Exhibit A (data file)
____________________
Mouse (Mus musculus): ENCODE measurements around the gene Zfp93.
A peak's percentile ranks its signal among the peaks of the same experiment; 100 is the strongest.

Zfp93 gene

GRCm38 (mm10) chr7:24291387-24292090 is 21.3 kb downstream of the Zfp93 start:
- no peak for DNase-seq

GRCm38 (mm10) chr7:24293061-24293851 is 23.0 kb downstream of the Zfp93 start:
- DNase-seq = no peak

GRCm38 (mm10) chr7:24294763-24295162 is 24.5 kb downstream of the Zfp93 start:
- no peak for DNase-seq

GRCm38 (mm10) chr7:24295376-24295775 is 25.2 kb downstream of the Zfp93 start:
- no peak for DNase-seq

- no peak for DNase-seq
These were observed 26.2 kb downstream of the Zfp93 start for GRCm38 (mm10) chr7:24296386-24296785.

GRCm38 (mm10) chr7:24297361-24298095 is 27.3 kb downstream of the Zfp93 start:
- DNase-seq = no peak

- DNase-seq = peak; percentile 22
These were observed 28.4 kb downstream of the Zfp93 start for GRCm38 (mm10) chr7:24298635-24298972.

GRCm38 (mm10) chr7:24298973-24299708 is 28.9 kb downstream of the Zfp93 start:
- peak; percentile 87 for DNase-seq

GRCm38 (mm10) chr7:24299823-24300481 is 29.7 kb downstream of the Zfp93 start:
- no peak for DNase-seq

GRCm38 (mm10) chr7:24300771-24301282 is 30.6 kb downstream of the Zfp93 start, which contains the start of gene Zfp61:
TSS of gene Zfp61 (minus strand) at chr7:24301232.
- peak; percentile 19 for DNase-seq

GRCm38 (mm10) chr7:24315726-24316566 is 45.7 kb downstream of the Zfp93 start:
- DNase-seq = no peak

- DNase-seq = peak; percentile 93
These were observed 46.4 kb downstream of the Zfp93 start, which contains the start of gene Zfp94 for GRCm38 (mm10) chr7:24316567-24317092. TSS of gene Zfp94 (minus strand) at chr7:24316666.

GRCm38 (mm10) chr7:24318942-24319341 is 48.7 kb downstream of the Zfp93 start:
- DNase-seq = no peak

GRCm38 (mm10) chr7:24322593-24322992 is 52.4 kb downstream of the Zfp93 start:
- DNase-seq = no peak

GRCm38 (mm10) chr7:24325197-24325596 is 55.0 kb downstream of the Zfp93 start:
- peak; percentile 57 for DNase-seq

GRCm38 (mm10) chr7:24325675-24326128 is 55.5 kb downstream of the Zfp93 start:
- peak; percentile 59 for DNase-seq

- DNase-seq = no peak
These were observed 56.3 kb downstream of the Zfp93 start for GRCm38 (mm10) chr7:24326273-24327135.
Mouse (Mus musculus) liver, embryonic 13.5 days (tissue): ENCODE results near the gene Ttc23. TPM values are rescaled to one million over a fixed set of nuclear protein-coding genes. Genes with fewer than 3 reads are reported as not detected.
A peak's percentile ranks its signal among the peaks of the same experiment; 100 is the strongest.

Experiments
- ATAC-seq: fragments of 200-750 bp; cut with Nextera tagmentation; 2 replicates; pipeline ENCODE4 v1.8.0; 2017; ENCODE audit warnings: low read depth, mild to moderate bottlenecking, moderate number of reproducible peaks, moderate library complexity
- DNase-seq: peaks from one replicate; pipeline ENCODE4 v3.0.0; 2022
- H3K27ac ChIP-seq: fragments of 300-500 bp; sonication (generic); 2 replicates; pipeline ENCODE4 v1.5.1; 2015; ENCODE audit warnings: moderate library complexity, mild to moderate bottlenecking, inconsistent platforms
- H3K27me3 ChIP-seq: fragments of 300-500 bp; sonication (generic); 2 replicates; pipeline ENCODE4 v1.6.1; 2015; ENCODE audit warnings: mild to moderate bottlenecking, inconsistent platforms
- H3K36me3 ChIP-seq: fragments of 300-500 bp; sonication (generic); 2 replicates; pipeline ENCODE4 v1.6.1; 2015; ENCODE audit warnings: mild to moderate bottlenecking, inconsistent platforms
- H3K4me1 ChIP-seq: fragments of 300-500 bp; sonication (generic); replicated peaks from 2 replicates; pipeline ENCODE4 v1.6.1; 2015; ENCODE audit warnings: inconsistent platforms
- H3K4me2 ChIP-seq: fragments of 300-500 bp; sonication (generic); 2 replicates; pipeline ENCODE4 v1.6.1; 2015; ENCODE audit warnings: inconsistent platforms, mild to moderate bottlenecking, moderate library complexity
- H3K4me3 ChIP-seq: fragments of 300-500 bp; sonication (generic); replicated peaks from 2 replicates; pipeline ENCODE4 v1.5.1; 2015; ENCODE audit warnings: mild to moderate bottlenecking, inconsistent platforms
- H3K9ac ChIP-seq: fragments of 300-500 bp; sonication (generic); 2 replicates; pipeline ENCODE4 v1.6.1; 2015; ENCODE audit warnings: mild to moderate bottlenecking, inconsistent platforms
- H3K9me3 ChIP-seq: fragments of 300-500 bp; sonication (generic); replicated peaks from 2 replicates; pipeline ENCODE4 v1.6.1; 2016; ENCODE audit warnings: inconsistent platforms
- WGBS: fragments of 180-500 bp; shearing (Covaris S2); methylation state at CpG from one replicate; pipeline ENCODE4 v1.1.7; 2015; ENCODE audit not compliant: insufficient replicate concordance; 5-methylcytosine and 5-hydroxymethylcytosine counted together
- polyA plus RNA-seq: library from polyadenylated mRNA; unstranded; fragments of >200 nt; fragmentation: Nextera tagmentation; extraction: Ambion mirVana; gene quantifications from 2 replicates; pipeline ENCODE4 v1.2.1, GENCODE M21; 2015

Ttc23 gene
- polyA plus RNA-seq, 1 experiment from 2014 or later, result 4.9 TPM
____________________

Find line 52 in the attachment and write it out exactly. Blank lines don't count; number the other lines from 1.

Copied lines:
- WGBS: fragments of 180-500 bp; shearing (Covaris S2); methylation state at CpG from one replicate; pipeline ENCODE4 v1.1.7; 2015; ENCODE audit not compliant: insufficient replicate concordance; 5-methylcytosine and 5-hydroxymethylcytosine counted together